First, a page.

It is cuddle time for Ata, an Indonesian mother, and her two-year-old toddler as they stretch themselves out on a dune-inspired landscape. Snug in her mother’s arms, the little one seems to cherish this moment of togetherness but after a while, clambers out to walk over and in between the dunes, a mischievous glint in her eyes. She gurgles as she misses a step and falls on to the soft, cushioned comfort of the sloping sand dune.

Before long, Ata entices her with a colourful picture book and as she sits up to listen to an animal story, her eyes grow wide in wonder, captivated by the attractive images on its pages. A few minutes later, she is off again to explore the spaces around her – all inspired by the magnificent landscape of the UAE. There are camels here, and just yonder ahead, is a shiny 4WD, where two eight-year-olds are excitedly peering into the windscreen that’s been transformed into a visual display unit.

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In another area, a mother lies down, propped up on her elbows in a cubbyhole with several books strewn around, as she engages her young ones, aged five and three, in a jigsaw puzzle game. They are absorbed in the activity and are in their own quiet world, oblivious to the happy laughter of kids stepping in and out of the many reading nooks just above them.

We seem to have stepped into a wonderful world of escape, or entered a magical paradise, for here, at the newly opened Abu Dhabi Children’s Library, we encounter a unique and innovative environment designed specifically to spark imagination and creativity and offer dynamic, interactive education for children of all ages.

The world of escape is located in the heart of the city in the historic Qasr Al Hosn site
Stefan Lindeque

Bursting at its seams with a whole universe of captivating stories that spill out from the pages of its 35,000-plus collection of books, this vibrant and creative space breaks all the rules of conventional library design. Here, you will find quiet reading areas, group activity spaces, tree houses, and plenty of play opportunities, even swings.

Located in the heart of the city in the historic Qasr Al Hosn site – the ancestral home of the ruling Al Nahyan family and part of the rebuilding of the Cultural Foundation, the Abu Dhabi Children’s Library features whimsical, colourful designs inspired by the rich and diverse landscapes of the UAE. Spread out on three levels, organised according to age range, the 5,250 square metre facility draws inspiration from pop-up books, says Michelle Hackwel, Manager of the Abu Dhabi Children’s Library, as she leads us to the first floor of the library.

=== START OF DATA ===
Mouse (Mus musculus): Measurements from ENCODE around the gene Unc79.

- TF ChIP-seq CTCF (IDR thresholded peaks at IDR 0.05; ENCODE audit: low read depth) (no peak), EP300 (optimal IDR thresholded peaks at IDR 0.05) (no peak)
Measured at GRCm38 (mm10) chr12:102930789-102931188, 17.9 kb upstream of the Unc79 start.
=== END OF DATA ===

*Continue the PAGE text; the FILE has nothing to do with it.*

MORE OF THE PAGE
‘The aesthetically laid out social spaces here have been so designed with the idea of stepping into a story so that it sparks the children’s curiosity and opens them up to a new world,’ she explains. ‘Through three dimensional learning and interactive spaces, and ongoing programmes and workshops that stimulate creativity, children can develop their sensory skills, read, play, and interact together.’

The Abu Dhabi Children’s Library, she adds, has been designed as a space for inculcating 21st-century vital learning skills.

Much thought has indeed gone into crafting carefully the experience children would have in this library. From active learning and STEM learning including science and technology, engineering, arts, mathematics, literature, art and cinema to collaborative spaces, it has been designed as a space for children, friends, families, and communities to grow and learn together.

The Abu Dhabi Children’s Library took five years in the making, says Michelle. ‘We not only looked at cutting-edge libraries around the world but we also asked children: what is a library? What does reading mean to you? They gave us a lot of feedback. Some said they needed a place to play with friends; other said they wanted comics, puppets. And there were kids from large families who said: "I need some space for myself." So when you walk through the library today, you will see the answers to some of these questions."

Babies and their mothers engage in several learning activities in the toddler pen
Stefan Lindeque

Its presence at the Cultural Foundation, adds Michelle, ‘will expose the next generation to arts and culture through the dedicated exhibition spaces, artist studios and workshops that are an integral part of this historic space.’

Founded in 1981, the Cultural Foundation was the UAE’s first cultural centre dedicated to the creation and appreciation of Emirati arts and literature. At the time of its opening, it represented a new outlook on the role of culture in modern UAE and served as a community centre with the introduction of the first National Library, theatre and multi-purpose exhibition hall.

It underwent extensive conservation and renovation measures between 2009 and 2018 and its much anticipated reopening took place in December last year. The opening of a new 900-seat theatre and

the Abu Dhabi Children’s Library in September this year marks the completion of its major revamp.

Explaining the reasons for transforming the former general library to become a children’s library, Reem Fadda, Director of the Cultural Foundation, says: ‘There is no lack of adult libraries in Abu Dhabi and we wanted to fill the gap that existed for children’s libraries. We want the new Abu Dhabi Children’s Library to be a dedicated space for families and children that is integral to the formation of an aware child, of an active family, and a place that fosters literacy and learning through play.’

The out social spaces have been so designed with the idea of stepping into a story that sparks the children’s curiosity, says Michelle Hackwel, manager of the library
Stefan Lindeque

The interactive spaces are designed to give children the opportunity to wonder, question, collaborate, experiment and investigate subjects that interest them, she adds.

As we walk through the three floors of the library, we soon discover how well this vision has been translated into reality. Each floor has a different design concept, and the first floor, designated for the 0-11 age group, transports you instantly to the desert. ‘Children are encouraged to read on the sand dunes, and we have storytelling sessions and lullabies here, while in the evening, bedtime stories are read out under the starry night sky,’ says Michelle.

An interactive truck set near the dunes offers movie and music sessions, while an open majlis is the place for families to group together, she adds. ‘Here, we often have conversation groups where mothers meet to practise a language, for example.’